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30 responses so far

30 Responses to “Christopher Hitchens 1949-2011”

  1. unigolynon 16 Dec 2011 at 8:11 am

    Someone said this earlier today, and it sums up my feelings today:

    I was alive when Christopher Hitchens was alive.

  2. Nikolaon 16 Dec 2011 at 9:41 am

    Farewell, you foul-mouthed bastard. You will be missed.

  3. CrookedTimberon 16 Dec 2011 at 9:43 am

    Just got the news this morning. Very sad day. I greatly enjoyed Hitchens writing on everything from the weighty matters of religion and world affairs to his opinions on poetry and literature. We have lost an engaging writer and one of our fiercest defenders of the freethinking cause. His enemies must be relieved that they will no longer have to face him on the debate circuit.

  4. nybgruson 16 Dec 2011 at 9:49 am

    I woke up extra early today so that I could read through my usual articles and blogs before doing a comprehensive review of neurology for my USMLE Step 1.

    I did not expect to read that Hitch had died. I also did not expect to be hit with such a wall of emotion. I discovered Hitch through a friend of mine rather late in the game. I’ve only read one of his books (Letters to a Young Contrarian). But I have watched almost every one of his debates and read many of his articles.

    In addition to his fierce opposition for anything that denigrates humanity – which became focused on religion over the last decade or so – I thoroughly admired his incredibly and entirely unmatched eloquence. Reading him, even on the most mundane of topics, became a mental challenge. One worth stepping up to.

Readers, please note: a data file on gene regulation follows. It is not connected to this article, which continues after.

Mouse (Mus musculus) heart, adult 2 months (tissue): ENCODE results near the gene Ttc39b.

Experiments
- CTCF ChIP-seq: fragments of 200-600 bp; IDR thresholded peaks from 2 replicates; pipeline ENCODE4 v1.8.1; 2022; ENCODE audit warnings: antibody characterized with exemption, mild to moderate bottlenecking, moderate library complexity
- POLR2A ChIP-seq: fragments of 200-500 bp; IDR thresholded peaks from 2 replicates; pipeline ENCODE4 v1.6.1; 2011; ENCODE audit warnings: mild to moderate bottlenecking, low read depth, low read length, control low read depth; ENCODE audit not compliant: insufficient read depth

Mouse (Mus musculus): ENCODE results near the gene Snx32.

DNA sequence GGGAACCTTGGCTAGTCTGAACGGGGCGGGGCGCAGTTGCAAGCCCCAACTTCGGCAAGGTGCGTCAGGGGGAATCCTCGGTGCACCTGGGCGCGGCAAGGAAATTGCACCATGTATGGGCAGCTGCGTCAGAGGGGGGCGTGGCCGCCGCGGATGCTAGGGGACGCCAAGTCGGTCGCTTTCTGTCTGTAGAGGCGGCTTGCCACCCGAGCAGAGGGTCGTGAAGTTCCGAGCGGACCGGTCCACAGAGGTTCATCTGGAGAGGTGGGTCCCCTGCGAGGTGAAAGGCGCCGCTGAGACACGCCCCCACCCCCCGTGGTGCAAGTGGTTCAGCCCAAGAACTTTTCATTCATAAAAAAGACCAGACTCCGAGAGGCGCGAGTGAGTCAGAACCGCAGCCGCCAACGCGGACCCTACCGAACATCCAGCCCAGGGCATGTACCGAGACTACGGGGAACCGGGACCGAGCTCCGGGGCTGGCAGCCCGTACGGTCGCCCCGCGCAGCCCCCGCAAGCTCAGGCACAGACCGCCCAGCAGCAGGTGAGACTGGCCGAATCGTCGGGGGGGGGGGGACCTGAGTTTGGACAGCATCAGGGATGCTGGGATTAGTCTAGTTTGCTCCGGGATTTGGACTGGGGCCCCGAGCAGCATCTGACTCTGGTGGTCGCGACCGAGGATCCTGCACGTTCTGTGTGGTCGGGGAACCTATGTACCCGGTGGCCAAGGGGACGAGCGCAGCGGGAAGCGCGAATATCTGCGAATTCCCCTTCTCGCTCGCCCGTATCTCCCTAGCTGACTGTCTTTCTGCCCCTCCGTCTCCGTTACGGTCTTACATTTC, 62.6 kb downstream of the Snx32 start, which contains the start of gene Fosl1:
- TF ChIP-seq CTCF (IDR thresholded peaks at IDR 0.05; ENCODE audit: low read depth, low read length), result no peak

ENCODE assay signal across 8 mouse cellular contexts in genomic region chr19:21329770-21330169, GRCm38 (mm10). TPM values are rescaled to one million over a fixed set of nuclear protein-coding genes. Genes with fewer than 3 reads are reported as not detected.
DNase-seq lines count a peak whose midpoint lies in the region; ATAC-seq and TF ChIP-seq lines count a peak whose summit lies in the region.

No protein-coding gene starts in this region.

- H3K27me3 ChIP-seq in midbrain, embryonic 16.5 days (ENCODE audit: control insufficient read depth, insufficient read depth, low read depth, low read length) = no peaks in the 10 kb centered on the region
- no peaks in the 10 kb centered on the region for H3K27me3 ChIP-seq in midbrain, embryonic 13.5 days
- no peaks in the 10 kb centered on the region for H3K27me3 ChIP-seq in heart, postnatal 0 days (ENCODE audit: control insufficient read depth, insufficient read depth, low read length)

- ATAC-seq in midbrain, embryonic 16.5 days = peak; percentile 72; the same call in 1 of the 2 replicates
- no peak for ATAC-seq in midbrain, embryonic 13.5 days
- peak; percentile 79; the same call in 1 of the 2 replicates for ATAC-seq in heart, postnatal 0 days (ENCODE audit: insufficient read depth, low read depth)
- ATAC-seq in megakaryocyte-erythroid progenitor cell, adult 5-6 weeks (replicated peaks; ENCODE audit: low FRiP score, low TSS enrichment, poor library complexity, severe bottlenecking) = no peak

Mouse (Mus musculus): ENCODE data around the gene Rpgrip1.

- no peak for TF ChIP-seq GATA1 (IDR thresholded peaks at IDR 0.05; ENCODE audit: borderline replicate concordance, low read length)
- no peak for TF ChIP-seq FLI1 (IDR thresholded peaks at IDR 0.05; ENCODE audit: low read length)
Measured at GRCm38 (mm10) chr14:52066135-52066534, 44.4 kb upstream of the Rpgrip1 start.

But what really amazed me is that he managed to maintain this eloquence and sally forth his incredibly vast and deep knowledge of history and the world at a moment’s notice in live speech. It’s one thing to write incredibly well – at least then you have time to ponder, edit, and finesse your work. It is another to speak it. And it is yet another to do it off the cuff as Hitch often did.

    I truly feel like the world is a lesser place for his loss and I too admire him for the way he faced his death.

  5. tmac57on 16 Dec 2011 at 10:32 am

    Like,Steve,one of the things that I liked about Hitchens,was some of the challenging positions that he took,and then defended with a kind of clarity,that forced you to think a little deeper than you might otherwise.
    I found him to be brilliant,contrary,exasperating,and funny,all at the same time.His was a unique voice in journalism that will be missed.

  6. juanroon 16 Dec 2011 at 11:46 am

    Like you Steve I always looked forward to reading his newest column on Mondays over at Slate and watch whatever youtube clip I could find where he lectured or debated. I also agree with you that it’s hard to think about any other writer/thinker that comes close to touching what Hitchens did, but maybe it’s because of his celebrity or my prophet-like awe of him that make me think this way. Either way, he made life more interesting by just trying to keep up with his reading lists and general knowledge of history and current matters. It’s hard to be coherent now recognizing just how strong his influence was over me.

  7. ConspicuousCarlon 16 Dec 2011 at 12:47 pm

    I hate to think of the future crackpots and charlatans who will not be subject to Hitchens’ interrogation. He dealt with issues which require ongoing resistance and are not permanently settled by the event of exposure. Even after Hitchens gave William Lane Craig a beating, that bastard started to claim that atheists were afraid of him. And that was before Hitchens was dead.

  8. mat alfordon 16 Dec 2011 at 1:32 pm

    Our movement (for want of a better phrase) has lost a true intellectual heavyweight.

  9. Kobraon 16 Dec 2011 at 2:54 pm

    Hitchens, a straightshooter and a logical gunslinger on the philosophical frontier. His rational exposés could penetrate the minds of many and blossom a resistance against the god-fearing. He will be missed.